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Proving a special case of the binomial theorem

Can anyone explain to me why

$$\sum\limits_{i=0}^k {k\choose i}=2^k\,?$$

Thanks in advance

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marked as duplicate by J. M. is back., Mike Spivey, Asaf Karagila, anon, t.b. Sep 30 '11 at 10:20

This question has been asked before and already has an answer. If those answers do not fully address your question, please ask a new question.

Hint: what is $(1+1)^k$ ? – Sebastian Sep 27 '11 at 9:55
See this question and its answer. There the recommended substitution is $x=2$ that doesn't quite work here. But I really think that you should be able to find a substitution that works :-). But I'm also afraid that this question may get closed as essentially a duplicate... I mean, are you seriously saying that they haven't taught you this much at... wherever you study. – Jyrki Lahtonen Sep 27 '11 at 9:57
@Sebastian: Indeed, Gortaur said the same thing, much simpler than I thought. – Freeman Sep 27 '11 at 9:59
@JyrkiLahtonen: Well I have never come across that, and due to how the question approached the use of this identity it was unclear as to why, just being a bit slow. – Freeman Sep 27 '11 at 10:02
@JyrkiLahtonen: Thanks, I study at Oxford, and frankly it's embarrassing I didn't know that, but I asked a fellow student and he went through the same process of trying to prove it and failing by over complicating it. So I don't feel too bad.. – Freeman Sep 27 '11 at 10:24

2 Answers 2

up vote 4 down vote accepted

I think the usual way to explain it is to use Newton Binomial formula, i.e. $$ (a+b)^k = \sum\limits_{i=0}^k {k\choose i}a^ib^{k-i} $$ then put $a=b=1$, so you have $2^k$ on the left-hand side and the sum you're interested in on the right-hand side.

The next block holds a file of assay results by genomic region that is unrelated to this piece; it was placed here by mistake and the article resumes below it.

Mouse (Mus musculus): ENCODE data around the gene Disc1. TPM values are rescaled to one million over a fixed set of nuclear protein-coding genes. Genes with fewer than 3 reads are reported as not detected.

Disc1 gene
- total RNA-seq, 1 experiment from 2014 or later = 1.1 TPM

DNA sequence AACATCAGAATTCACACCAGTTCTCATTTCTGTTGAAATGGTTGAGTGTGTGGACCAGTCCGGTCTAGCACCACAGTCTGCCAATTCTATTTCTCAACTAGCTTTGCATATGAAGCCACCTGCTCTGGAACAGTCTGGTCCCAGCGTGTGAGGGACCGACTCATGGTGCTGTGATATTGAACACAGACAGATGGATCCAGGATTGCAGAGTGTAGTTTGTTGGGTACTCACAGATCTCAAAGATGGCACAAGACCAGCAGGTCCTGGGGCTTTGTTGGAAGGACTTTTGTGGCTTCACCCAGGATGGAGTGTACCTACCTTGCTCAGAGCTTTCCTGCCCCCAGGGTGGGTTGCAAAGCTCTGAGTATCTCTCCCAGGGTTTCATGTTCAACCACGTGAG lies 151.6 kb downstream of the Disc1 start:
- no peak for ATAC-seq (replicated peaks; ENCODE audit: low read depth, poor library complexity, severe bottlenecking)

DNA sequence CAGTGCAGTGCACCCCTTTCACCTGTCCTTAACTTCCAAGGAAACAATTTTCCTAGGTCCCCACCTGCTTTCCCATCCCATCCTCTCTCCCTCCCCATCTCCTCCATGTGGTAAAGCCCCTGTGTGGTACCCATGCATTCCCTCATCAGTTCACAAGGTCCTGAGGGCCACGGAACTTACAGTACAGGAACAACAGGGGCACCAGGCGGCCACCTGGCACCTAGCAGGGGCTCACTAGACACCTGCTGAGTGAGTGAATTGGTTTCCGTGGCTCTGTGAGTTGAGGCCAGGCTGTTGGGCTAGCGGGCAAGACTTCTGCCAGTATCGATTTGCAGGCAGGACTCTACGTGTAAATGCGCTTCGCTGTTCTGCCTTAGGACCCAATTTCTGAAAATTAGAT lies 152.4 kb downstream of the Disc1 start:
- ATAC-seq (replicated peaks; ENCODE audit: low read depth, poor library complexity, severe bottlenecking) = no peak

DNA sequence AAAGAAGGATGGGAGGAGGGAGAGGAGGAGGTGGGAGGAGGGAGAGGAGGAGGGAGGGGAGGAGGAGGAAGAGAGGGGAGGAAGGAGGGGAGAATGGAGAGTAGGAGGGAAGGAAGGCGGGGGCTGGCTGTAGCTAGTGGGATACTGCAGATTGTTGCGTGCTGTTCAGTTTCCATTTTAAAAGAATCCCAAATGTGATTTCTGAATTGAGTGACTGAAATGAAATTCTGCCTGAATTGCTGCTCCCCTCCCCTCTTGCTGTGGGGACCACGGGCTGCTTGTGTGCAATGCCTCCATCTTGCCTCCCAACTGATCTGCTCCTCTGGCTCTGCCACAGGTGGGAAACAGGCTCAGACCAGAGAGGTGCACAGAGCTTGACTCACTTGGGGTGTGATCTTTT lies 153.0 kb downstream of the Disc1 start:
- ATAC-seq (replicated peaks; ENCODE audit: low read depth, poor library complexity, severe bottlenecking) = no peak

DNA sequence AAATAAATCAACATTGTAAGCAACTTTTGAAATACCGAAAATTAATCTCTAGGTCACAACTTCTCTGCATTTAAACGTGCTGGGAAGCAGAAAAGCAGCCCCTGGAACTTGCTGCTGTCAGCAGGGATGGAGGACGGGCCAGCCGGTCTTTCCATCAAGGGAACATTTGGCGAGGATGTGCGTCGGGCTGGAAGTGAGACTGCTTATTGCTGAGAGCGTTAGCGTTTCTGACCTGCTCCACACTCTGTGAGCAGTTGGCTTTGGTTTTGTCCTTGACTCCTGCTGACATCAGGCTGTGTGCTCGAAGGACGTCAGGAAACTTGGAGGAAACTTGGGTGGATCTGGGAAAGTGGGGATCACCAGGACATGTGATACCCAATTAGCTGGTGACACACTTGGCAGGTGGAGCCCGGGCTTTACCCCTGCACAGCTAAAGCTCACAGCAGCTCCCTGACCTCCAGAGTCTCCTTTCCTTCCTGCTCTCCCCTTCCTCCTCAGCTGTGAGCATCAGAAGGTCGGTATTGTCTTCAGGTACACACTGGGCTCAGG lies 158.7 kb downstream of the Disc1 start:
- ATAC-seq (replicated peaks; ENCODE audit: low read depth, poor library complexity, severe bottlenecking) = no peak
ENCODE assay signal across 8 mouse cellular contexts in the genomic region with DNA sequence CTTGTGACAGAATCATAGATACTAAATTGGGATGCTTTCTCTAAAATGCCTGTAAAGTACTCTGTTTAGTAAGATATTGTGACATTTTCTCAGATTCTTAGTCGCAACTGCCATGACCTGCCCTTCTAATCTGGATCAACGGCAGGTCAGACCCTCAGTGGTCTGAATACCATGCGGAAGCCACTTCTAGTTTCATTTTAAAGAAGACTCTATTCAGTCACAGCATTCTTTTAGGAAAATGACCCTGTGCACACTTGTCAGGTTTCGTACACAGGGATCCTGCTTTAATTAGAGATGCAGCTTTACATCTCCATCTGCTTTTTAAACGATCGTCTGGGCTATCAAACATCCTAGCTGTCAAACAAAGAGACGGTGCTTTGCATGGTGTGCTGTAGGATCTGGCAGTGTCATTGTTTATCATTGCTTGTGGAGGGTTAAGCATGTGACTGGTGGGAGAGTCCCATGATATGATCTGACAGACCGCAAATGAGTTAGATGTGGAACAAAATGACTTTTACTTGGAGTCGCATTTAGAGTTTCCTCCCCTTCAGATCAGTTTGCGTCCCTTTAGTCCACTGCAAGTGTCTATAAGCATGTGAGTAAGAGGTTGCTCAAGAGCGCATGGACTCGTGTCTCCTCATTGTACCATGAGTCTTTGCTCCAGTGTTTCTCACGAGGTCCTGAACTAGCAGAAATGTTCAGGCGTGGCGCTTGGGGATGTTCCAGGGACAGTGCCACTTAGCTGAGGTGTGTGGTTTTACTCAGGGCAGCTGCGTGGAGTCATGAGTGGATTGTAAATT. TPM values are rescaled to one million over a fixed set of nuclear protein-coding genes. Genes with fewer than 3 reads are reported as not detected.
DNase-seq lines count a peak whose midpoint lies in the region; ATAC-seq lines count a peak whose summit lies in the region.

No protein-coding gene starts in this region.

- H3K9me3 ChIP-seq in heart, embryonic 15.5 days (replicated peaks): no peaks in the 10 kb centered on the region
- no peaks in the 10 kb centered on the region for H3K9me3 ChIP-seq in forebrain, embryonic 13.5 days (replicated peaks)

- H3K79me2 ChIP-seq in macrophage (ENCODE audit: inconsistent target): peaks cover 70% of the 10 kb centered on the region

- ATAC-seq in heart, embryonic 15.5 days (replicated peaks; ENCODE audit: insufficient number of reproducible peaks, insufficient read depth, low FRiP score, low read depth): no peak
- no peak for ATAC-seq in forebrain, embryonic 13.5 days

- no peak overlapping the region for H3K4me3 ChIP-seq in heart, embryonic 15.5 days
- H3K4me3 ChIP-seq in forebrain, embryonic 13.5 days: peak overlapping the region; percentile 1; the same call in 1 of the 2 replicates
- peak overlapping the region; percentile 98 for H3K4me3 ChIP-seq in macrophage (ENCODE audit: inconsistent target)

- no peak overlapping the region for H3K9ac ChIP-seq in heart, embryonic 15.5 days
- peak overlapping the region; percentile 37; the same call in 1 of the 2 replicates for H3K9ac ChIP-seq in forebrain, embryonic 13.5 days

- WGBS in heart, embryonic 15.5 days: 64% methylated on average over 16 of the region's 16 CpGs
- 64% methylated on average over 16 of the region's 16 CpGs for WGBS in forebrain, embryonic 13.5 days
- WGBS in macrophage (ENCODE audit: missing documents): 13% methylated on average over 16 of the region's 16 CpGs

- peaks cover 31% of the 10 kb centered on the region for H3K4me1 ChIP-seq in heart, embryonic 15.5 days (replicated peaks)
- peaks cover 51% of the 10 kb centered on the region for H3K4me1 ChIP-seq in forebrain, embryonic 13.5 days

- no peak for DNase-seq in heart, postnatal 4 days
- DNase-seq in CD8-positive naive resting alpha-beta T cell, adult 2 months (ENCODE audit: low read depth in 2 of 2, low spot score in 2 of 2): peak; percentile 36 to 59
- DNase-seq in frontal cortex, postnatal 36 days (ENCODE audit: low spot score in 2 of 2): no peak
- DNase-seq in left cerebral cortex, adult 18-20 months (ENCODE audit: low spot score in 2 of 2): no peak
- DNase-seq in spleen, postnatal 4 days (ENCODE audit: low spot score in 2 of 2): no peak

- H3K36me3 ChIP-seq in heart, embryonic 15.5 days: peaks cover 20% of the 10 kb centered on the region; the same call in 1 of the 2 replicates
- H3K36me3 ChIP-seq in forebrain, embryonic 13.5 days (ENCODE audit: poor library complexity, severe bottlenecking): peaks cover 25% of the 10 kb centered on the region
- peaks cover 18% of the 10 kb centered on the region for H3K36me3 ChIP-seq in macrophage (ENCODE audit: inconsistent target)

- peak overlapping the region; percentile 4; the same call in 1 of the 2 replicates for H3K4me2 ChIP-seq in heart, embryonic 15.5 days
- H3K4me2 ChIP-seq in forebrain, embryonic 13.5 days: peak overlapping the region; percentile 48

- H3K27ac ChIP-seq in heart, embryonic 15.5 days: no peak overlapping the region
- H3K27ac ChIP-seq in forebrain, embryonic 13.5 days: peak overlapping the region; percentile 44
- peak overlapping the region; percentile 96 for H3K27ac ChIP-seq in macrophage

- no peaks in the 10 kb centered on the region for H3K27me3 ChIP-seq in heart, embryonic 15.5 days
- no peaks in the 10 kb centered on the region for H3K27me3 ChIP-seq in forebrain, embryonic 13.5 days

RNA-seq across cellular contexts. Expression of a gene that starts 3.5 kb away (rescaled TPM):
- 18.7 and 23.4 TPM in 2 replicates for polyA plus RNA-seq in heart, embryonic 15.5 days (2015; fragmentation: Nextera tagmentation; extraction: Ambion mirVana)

The Binomial formula you can prove easily by induction - but I think that for your example if you don't know the Binomial formula, it's even should be easier to prove by induction that $$ \sum\limits_{i=0}^k {k\choose i} = 2^k. $$

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That's excellent! and much simpler than I was expecting, thanks! – Freeman Sep 27 '11 at 9:58

Obligatory combinatorial interpretation: the number of ways of picking a subset from $\{1,2,,\dots,k\}$ is equal to the number of ways of making a choice of whether or not $i$ is in the subset for $i=1,2,\dots,k$ independently, which is $2^k$ (kind of like having $k$ numbered on/off switches all in a row, where "on" means the switch's number gets put into the subset). Alternatively, it's the number of ways of picking $0$ elements out, plus the number of ways of picking $1$ elements out, plus the number of ways of picking $2$ elements out, $\dots$ plus the number of ways of picking all $k$ elements out, which is $\sum_{i=0}^k{k\choose i}$.

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Thanks, although I may have made myself look like I knew a lot less than I do by asking this question, turns out it was just a gap in my knowledge, due to how fast we cover material. – Freeman Sep 27 '11 at 10:20

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